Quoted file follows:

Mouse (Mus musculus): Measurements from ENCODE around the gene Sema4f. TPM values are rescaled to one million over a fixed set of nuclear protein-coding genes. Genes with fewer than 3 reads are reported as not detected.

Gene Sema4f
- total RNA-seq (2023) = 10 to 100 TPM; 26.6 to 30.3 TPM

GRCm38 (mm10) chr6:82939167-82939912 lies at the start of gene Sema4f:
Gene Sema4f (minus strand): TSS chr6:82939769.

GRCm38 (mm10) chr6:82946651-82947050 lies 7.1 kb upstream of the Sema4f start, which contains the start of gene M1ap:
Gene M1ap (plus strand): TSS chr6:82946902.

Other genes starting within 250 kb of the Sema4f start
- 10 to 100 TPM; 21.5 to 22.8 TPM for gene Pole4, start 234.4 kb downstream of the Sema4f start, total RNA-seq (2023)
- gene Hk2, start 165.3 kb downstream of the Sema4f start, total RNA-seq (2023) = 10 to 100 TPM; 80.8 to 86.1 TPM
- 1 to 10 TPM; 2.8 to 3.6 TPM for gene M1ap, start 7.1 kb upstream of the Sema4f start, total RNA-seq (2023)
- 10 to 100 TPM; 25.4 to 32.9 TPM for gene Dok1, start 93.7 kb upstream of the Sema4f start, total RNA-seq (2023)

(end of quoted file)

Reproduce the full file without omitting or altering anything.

Mouse (Mus musculus): Measurements from ENCODE around the gene Sema4f. TPM values are rescaled to one million over a fixed set of nuclear protein-coding genes. Genes with fewer than 3 reads are reported as not detected.

Gene Sema4f
- total RNA-seq (2023) = 10 to 100 TPM; 26.6 to 30.3 TPM

GRCm38 (mm10) chr6:82939167-82939912 lies at the start of gene Sema4f:
Gene Sema4f (minus strand): TSS chr6:82939769.

GRCm38 (mm10) chr6:82946651-82947050 lies 7.1 kb upstream of the Sema4f start, which contains the start of gene M1ap:
Gene M1ap (plus strand): TSS chr6:82946902.

Other genes starting within 250 kb of the Sema4f start
- 10 to 100 TPM; 21.5 to 22.8 TPM for gene Pole4, start 234.4 kb downstream of the Sema4f start, total RNA-seq (2023)
- gene Hk2, start 165.3 kb downstream of the Sema4f start, total RNA-seq (2023) = 10 to 100 TPM; 80.8 to 86.1 TPM
- 1 to 10 TPM; 2.8 to 3.6 TPM for gene M1ap, start 7.1 kb upstream of the Sema4f start, total RNA-seq (2023)
- 10 to 100 TPM; 25.4 to 32.9 TPM for gene Dok1, start 93.7 kb upstream of the Sema4f start, total RNA-seq (2023)